Foreign Banking Organizations- Do They Play By the Same Rules?

Foreign Banking Organizations, or FBO’s as they are called by the Federal Reserve, operate a variety of banking institutions in the U.S.  In December of 2006, foreign banks held over $1 trillion in assets, approximately 11% of our total commercial banking assets. 

Obviously, they are important to our financial system.  Because of this, they are supervised and regulated by the U.S. banking authorities. However, the type of regulation(s) faced by any particular foreign banking institution is dependent in part on whether its U.S. units are chartered in the U.S. or abroad. 

The Federal Reserve says, “Foreign bank branches and agencies are legal extensions of their parent companies, and not freestanding entities in the United States. They do not have any capital of their own and face somewhat different regulations from other depository institutions in the United States.”  But, foreign banks’ U.S. subsidiaries “are freestanding legal entities with U.S. or state charter and their own capital.”  These institutions must follow the U.S. rules.

Prior to the passage of the International Banking Act of 1978 (IBA), the rules governing foreign banking institutions varied significantly from those governing U.S. institutions.  The act brought a closer alignment of those rules particularly in the areas of chartering, branching and reserve requirements.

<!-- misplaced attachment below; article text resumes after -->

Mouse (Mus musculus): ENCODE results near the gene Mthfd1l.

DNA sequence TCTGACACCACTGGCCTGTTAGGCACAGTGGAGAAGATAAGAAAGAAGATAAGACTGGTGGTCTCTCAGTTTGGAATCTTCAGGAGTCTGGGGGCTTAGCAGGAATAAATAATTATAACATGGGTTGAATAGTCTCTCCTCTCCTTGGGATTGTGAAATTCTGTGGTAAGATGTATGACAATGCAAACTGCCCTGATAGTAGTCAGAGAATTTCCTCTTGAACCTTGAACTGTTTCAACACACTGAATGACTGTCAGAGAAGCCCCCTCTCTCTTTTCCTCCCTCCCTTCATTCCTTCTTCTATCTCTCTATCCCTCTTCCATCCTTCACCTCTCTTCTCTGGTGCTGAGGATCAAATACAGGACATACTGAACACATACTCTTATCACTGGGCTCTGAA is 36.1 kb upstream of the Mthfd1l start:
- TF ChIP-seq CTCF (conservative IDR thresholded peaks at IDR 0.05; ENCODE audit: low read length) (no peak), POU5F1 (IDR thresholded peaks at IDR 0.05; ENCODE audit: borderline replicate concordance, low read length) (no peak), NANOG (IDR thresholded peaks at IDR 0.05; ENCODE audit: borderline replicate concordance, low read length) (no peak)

This was further refined in 1980 when the Depository Institutions Deregulation and Monetary Control Act (DIDMCA) was passed.  With DIDMCA came the ability by foreign branches and agencies to directly access the services of the Federal Reserve.  Privileges such as check clearing, Fedwire and the discount window were now available to FBO’s.  These services are offered under the same cost structure and rules as are offered to other U.S. depository institutions.

One of the most important provisions of DIDMCA was to subject all FBO’s, who accept deposits, to the Federal Reserve reserve requirements. However, as with any rule, there are exceptions. Some FBO’s, referred to as “qualified foreign banking organizations,”  are exempt from the reserve requirements. They are “qualified” if more than half of their worldwide business is in banking, and more than half of the banking activities are outside the United States.

So, do FBO’s play by the same rules?  Well yes, no and maybe.  To determine if a particular institution is subject to the U.S. rules requires the questioning party to research the origin of the institution’s business in the U.S.  After doing so, one can hope to unravel the requirements.

More information regarding the rules for FBO’s can be found in the Federal Reserve System Regulation K: International Banking Operations.

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